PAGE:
From left, Chris Anderson, John Hogan and Jason Rittel compete in a state Department of Administration hot dog eating contest to raise money for Partners in Giving.
Budget policy analyst Dan Subach walks into the Wisconsin Room at the Department of Administration building with 45 hot dogs, setting 15 franks in front of three competitors. This is no ordinary DOA luncheon.
A crowd of employees has gathered around the table to watch the spectacle, as Subach introduces the men about to face off in an eating contest.
“He went into the IT field because he heard you get to work with both cookies and spam,” booms Subach to the delight of his co-workers. “He’s all about the mega-bite...Chris ‘Who Let the Dogs Out’ Anderson.”
The contest is part of a “tailgate party” for DOA employees at the agency’s headquarters on East Wilson Street to mark the end of the eight-week Partners in Giving campaign. Each year, millions of dollars are donated by state and UW employees in Dane County through the workplace fundraising campaign. But today’s event is mostly about watching colleagues force hot dogs down their gullets.
“Some say our next contestant was born with a silver spoon in his mouth. It’s true, and he hasn’t laid it down since,” jokes Subach. “He went to a Jimmy Buffett concert because he thought it was all-you-could-eat. He claims he’s going to be in the weiner circle...John ‘Hollow Leg’ Hogan.”
After the applause dies down, Subach introduces the final contender.
“His working title is State Capitol superintendent. He got this title because he does a super job of walking around the Capitol asking his co-workers, ‘Do you intend to eat that?’ He can clear a table like a hurdler...Jason ‘Dinner Dude’ Rittel.’”
These three guys, about to battle for the title of DOA hot dog eating champion, usually go by different titles: Anderson is information system professional for the State Transforming Agency Resources (STAR) Project; Rittel is superintendent for the Wisconsin State Capitol; and Hogan is assistant deputy secretary. Rittel and Hogan have draped clear plastic ponchos over their button-down shirts, while Anderson wears oversized novelty sunglasses, a purple fedora and a white paper cape.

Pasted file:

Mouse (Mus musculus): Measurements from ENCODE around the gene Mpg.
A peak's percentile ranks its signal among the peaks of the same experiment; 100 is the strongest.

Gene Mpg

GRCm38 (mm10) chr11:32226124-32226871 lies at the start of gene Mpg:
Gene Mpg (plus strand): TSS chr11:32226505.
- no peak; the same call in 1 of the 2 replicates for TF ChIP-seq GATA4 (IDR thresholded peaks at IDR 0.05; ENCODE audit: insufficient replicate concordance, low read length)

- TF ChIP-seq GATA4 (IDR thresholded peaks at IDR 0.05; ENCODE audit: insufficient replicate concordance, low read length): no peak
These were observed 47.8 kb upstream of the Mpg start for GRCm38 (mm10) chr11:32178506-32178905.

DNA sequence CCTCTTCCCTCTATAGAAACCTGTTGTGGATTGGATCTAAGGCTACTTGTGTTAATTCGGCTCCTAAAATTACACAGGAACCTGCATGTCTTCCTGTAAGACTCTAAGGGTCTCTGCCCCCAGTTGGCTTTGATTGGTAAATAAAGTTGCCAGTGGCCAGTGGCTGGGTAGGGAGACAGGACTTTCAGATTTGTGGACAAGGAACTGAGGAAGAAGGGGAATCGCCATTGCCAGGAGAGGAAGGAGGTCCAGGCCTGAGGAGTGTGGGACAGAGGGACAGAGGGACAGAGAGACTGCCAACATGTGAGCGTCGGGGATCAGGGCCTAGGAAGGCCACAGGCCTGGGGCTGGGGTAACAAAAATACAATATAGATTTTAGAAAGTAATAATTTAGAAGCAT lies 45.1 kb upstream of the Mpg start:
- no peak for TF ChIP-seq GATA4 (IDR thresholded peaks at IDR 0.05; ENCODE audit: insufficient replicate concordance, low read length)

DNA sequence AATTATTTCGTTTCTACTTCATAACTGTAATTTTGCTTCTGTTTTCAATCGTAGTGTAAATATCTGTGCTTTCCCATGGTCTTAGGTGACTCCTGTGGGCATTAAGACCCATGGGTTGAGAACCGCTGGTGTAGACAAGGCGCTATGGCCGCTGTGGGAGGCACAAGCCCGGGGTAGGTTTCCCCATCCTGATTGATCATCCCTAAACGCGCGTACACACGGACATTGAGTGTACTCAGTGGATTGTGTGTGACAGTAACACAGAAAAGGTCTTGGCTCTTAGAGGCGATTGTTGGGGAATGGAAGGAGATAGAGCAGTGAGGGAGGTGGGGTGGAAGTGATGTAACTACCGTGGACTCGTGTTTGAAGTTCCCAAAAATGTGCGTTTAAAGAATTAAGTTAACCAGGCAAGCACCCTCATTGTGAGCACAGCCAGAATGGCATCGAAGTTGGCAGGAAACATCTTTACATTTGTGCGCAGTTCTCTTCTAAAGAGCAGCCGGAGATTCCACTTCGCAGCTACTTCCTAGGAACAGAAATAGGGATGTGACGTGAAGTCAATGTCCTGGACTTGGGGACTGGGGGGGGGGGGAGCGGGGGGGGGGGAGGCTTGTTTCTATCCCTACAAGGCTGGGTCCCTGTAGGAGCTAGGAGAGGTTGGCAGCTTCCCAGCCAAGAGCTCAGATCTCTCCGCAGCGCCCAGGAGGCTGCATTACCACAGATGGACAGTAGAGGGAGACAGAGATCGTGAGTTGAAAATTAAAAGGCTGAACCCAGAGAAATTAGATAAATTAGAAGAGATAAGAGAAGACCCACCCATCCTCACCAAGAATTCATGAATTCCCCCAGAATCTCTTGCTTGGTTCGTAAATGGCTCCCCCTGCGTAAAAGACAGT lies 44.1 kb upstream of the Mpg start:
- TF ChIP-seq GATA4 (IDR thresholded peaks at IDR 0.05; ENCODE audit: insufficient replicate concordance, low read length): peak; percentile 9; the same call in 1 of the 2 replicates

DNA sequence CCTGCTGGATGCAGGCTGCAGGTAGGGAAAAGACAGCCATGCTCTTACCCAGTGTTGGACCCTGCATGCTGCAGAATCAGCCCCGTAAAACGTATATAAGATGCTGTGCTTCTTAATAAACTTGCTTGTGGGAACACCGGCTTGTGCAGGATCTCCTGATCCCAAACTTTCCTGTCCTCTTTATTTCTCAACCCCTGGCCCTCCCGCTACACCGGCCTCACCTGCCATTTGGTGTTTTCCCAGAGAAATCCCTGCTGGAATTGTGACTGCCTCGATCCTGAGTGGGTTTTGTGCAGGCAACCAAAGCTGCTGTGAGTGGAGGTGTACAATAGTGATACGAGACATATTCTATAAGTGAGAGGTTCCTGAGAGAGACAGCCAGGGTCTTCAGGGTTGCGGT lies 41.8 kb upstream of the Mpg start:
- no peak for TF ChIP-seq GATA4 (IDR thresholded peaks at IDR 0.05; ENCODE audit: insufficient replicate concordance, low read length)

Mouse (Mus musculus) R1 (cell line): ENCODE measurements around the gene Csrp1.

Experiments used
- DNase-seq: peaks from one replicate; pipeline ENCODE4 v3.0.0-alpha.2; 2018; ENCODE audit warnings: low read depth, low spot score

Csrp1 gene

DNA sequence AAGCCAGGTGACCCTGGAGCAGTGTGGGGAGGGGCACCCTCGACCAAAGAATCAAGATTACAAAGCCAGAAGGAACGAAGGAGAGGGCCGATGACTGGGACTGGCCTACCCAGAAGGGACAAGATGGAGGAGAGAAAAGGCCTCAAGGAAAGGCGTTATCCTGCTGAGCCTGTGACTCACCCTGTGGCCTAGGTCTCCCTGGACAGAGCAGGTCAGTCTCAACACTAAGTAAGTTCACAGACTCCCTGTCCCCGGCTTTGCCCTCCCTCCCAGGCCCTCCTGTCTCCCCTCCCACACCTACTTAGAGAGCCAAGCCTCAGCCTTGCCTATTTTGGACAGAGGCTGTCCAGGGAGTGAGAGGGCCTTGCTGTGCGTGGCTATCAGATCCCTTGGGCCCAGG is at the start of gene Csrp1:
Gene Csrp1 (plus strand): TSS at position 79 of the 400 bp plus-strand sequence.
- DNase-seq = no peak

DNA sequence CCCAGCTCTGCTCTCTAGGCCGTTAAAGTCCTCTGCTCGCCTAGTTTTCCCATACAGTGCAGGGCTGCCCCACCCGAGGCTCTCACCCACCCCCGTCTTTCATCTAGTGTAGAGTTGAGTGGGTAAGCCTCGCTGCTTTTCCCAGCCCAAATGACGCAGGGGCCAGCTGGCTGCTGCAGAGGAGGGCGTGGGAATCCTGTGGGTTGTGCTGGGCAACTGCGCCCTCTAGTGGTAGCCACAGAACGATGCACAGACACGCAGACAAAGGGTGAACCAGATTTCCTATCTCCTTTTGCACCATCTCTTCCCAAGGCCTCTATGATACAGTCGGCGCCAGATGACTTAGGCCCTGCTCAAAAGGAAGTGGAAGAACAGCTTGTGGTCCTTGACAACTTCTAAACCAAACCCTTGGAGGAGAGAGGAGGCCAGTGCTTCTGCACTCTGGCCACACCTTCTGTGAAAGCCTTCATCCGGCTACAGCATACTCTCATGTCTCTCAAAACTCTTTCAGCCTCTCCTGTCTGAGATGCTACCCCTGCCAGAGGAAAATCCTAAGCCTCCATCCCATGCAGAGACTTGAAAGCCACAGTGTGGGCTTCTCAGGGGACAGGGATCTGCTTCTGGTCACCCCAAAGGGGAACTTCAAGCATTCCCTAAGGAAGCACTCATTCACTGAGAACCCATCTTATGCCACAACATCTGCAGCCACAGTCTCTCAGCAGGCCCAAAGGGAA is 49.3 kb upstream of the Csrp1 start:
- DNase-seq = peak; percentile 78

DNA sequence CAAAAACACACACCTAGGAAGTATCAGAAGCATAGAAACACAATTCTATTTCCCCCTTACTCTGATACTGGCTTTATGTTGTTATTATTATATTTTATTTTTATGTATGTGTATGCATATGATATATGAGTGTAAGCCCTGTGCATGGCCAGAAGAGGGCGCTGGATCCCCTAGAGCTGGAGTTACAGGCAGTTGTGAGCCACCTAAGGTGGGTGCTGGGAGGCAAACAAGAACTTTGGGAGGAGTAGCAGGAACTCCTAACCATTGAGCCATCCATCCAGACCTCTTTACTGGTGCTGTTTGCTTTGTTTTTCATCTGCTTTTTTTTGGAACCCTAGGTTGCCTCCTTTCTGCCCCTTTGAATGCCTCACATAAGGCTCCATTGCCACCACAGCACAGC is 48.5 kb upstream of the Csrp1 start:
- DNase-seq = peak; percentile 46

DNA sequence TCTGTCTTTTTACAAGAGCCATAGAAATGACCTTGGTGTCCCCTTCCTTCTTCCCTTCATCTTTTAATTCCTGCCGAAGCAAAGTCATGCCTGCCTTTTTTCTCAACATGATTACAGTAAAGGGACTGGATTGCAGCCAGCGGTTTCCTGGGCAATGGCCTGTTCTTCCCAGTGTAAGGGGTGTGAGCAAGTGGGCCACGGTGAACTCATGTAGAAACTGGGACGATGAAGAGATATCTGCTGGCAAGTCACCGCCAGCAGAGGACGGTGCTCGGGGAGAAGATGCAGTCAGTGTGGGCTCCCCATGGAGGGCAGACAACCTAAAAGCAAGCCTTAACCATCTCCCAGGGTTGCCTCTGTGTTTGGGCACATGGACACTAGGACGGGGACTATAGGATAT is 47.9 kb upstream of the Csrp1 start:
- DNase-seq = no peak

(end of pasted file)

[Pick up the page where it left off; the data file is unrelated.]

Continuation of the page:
A timer is set to five minutes, and they’re off. Rittel gobbles down the dogs like a champ for an early lead. Hogan isn’t far behind and dunks the buns in water in order to choke them down. Anderson is taking a slow and steady approach. But an increasing look of dread sweeps over his face as he methodically chews, takes a sip of water and swallows.
“It’s the first year we’ve had a hot dog eating contest,” says Angela Keelan-Martinez, a policy analyst. “It’s just a fun way to end this year’s campaign.”
Keelan-Martinez volunteers her time to chair the Partners in Giving fundraising drive for the DOA. Proceeds from selling lunches at the event will also go to charity. All the food was paid for by state workers. Keelan-Martinez paid out of her own pocket for Maynard G. Mallard — mascot of the Madison Mallards — to appear at the fundraiser to add excitement to an otherwise normal workday.
“We consider this an extension of our public service to make Wisconsin and the world a better place,” says Keelan-Martinez, noting that state workers in Dane County raised $2.5 million through Partners in Giving last year. “State employees are always very generous.”
But they have reasons not to be. In 2011, Gov. Scott Walker’s Act 10 effectively cut salaries for thousands of state employees with benefit reductions in health care and retirement plans — hitting the pocketbooks of the lowest-paid workers the hardest.
In January, additional protections for state workers were curtailed with an overhaul of the Wisconsin civil service law. Several attendees at the hot dog contest ask not to be quoted. When asked why, one employee says, “Have you been under a rock the last five years?”
But with seconds left in the contest, those wounds appear far from anyone’s minds, as the crowd hoots and hollers encouragement.
“Five. Four. Three. Two. One,” chants the crowd in the final seconds of the competition. The eaters are given robust applause as they swallow final bites of mangled hot dogs and buns.
But the levity can’t last forever. Soon, employees head back to their offices to perform the duties of the state.
Was Isthmus invited to this event? No
Hot dog eating contest results
1st place: Jason “Dinner Dude” Rittel with 8 dogs
2nd place: John “Hollow Leg” Hogan with 4.5 dogs
3rd place: Chris “Who Let the Dogs Out” Anderson with 3 dogs
Number of actual dogs at the event: One. Yachi, a yellow lab. A member of the Capitol Police force, Yachi is the only dog in the state certified to detect explosives on a mobile target. She can sniff out the invisible “vapor wake” left by a bomb that’s on the move.
Partners in Giving started: 1973
Total money raised: More than $70 million
Recipients: 520 local, regional, national and international charities and umbrella organizations such as Community Shares and United Way of Dane County